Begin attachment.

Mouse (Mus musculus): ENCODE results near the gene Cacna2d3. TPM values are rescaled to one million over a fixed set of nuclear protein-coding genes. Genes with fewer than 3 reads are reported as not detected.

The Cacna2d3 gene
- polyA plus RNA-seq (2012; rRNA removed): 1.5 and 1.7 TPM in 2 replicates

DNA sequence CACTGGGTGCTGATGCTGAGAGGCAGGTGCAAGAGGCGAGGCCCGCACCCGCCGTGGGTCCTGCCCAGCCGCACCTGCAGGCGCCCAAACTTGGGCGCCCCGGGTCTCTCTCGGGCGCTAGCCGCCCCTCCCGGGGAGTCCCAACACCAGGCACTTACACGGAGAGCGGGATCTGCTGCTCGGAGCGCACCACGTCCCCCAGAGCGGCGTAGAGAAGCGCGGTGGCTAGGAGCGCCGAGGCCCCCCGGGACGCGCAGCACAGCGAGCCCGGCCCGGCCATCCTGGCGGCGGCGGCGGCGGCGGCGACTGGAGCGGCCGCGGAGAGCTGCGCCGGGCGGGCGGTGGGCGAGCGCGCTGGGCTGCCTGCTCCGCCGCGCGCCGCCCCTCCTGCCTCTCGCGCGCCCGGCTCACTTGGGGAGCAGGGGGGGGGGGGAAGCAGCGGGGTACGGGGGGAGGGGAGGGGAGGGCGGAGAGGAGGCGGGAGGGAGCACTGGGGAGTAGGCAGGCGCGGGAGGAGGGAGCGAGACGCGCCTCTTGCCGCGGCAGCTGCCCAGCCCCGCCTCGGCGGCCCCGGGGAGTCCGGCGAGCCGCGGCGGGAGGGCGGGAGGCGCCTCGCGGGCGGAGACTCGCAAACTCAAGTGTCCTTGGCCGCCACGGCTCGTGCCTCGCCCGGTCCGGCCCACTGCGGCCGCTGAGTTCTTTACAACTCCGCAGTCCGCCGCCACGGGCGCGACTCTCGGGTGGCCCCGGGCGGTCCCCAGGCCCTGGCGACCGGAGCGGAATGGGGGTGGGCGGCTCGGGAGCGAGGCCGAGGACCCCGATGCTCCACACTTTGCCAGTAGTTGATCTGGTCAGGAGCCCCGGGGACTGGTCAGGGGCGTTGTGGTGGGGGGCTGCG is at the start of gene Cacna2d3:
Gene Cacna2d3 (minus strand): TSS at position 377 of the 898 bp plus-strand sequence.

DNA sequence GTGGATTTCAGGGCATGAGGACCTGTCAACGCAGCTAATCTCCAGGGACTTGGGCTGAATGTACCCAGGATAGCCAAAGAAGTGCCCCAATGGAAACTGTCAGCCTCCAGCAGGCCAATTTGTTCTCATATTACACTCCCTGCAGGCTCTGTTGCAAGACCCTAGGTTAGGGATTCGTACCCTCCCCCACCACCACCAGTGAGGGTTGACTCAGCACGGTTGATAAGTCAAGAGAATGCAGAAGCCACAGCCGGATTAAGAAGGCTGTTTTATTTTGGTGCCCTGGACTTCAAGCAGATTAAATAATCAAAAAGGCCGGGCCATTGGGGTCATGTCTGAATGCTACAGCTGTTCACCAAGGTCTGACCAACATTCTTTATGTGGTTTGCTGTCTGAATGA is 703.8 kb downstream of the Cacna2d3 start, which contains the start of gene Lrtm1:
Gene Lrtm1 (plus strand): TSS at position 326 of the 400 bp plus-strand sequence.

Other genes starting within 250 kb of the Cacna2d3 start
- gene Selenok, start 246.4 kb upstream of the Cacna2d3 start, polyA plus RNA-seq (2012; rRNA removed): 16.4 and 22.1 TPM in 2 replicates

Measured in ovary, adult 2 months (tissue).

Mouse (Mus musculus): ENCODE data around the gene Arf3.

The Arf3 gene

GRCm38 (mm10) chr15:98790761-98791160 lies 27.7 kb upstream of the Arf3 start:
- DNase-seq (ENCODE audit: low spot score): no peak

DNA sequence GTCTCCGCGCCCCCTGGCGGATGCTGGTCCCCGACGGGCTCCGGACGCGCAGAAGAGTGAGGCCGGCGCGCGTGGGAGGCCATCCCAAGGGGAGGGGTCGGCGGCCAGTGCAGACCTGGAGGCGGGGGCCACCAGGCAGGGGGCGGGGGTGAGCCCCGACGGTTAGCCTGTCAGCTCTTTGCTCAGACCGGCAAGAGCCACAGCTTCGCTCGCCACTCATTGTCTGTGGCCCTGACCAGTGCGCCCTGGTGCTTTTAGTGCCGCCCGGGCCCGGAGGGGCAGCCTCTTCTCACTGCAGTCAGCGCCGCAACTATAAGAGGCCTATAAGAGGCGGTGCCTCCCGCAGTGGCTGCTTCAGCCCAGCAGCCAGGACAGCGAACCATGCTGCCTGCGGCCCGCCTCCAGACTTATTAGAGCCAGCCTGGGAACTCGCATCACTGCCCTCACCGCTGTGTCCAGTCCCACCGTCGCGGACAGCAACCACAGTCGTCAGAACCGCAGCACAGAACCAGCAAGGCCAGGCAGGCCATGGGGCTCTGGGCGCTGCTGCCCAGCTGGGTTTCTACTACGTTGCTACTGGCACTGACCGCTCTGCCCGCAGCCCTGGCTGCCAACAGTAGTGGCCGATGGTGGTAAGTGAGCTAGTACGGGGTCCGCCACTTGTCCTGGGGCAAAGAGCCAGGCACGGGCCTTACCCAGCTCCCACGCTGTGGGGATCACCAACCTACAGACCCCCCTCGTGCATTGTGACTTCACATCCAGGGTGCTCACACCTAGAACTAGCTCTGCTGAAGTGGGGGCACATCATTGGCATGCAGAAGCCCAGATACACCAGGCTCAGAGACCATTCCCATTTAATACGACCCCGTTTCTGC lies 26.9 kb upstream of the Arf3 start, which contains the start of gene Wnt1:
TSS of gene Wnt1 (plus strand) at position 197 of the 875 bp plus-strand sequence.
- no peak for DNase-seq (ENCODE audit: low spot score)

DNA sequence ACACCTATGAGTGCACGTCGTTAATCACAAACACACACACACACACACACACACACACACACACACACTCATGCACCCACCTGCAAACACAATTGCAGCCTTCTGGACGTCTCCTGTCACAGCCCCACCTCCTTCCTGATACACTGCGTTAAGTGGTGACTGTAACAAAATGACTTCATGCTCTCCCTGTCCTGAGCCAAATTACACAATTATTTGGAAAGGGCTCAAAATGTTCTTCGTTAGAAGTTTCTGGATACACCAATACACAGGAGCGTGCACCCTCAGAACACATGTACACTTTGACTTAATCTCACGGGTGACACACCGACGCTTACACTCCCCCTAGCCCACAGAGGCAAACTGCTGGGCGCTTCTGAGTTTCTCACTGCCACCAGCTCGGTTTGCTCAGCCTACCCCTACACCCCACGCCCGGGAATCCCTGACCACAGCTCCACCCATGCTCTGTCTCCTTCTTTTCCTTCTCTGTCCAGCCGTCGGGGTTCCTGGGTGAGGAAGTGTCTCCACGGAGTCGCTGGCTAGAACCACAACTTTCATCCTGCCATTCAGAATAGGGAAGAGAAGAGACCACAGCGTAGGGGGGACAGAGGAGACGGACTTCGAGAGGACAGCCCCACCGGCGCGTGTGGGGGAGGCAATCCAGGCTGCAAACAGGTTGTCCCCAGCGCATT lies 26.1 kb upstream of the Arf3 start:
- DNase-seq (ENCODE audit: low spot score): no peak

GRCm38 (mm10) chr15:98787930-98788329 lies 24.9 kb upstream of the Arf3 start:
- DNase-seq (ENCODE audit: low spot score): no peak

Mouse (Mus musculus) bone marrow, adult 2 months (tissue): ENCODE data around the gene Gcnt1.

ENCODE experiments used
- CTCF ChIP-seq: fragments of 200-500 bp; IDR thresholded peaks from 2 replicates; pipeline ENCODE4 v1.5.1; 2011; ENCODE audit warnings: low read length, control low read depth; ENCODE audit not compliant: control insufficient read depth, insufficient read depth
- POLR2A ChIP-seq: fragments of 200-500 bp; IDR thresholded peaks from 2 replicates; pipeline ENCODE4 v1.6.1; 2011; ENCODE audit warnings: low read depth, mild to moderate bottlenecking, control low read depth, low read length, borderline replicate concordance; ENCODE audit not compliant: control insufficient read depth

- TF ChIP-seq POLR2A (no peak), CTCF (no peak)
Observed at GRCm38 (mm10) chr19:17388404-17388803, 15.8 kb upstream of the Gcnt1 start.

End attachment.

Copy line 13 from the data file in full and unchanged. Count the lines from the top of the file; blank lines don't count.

GRCm38 (mm10) chr15:98790761-98791160 lies 27.7 kb upstream of the Arf3 start: